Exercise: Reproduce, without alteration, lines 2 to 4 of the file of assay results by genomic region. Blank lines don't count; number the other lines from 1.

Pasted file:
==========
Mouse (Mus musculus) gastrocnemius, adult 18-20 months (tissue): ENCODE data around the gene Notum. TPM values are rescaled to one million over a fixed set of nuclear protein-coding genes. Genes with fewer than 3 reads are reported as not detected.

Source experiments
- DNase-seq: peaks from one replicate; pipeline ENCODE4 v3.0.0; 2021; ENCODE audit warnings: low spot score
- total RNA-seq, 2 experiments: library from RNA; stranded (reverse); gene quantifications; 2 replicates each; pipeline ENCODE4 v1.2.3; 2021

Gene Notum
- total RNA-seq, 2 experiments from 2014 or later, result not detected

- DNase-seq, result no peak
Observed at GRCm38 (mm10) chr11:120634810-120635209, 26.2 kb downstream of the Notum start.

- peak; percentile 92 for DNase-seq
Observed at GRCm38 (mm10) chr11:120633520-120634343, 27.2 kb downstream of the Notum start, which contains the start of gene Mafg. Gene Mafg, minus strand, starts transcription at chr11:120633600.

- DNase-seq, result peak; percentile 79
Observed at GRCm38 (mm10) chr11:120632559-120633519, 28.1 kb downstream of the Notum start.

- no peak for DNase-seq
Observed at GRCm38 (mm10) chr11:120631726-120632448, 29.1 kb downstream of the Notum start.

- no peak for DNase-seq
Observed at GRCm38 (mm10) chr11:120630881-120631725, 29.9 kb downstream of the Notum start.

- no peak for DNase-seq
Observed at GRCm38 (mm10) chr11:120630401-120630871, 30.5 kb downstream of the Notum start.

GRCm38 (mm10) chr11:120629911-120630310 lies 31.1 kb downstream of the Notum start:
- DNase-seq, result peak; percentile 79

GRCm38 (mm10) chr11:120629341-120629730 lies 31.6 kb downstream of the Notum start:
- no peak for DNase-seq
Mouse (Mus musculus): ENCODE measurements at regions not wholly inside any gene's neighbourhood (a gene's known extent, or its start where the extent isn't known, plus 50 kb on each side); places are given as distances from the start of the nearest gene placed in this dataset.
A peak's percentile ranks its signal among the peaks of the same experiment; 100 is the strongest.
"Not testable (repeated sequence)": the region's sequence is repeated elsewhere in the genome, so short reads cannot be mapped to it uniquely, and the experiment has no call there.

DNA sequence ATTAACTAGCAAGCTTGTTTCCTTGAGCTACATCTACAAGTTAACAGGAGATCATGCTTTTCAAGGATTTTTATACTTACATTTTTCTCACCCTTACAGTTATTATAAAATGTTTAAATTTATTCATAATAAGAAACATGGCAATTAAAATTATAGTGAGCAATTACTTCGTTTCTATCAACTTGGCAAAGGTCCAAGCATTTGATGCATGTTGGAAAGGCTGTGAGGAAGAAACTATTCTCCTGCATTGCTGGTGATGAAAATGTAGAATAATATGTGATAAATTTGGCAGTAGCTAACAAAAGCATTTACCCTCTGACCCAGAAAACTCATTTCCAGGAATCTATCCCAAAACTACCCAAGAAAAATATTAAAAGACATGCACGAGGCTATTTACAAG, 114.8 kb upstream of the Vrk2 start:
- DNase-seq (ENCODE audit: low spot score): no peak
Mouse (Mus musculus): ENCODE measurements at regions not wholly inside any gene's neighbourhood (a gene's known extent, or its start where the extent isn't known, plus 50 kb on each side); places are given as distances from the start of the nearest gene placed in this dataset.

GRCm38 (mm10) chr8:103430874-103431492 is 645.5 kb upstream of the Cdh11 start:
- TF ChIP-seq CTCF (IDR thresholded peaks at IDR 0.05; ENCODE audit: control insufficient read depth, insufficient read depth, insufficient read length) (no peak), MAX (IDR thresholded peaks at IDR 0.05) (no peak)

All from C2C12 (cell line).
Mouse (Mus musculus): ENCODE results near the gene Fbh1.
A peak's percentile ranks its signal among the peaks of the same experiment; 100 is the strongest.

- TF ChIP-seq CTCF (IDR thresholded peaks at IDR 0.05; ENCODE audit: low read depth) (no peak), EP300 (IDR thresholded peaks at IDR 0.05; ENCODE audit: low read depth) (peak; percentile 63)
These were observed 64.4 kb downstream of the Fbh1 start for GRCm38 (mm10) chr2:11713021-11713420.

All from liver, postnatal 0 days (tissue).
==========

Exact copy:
Source experiments
- DNase-seq: peaks from one replicate; pipeline ENCODE4 v3.0.0; 2021; ENCODE audit warnings: low spot score
- total RNA-seq, 2 experiments: library from RNA; stranded (reverse); gene quantifications; 2 replicates each; pipeline ENCODE4 v1.2.3; 2021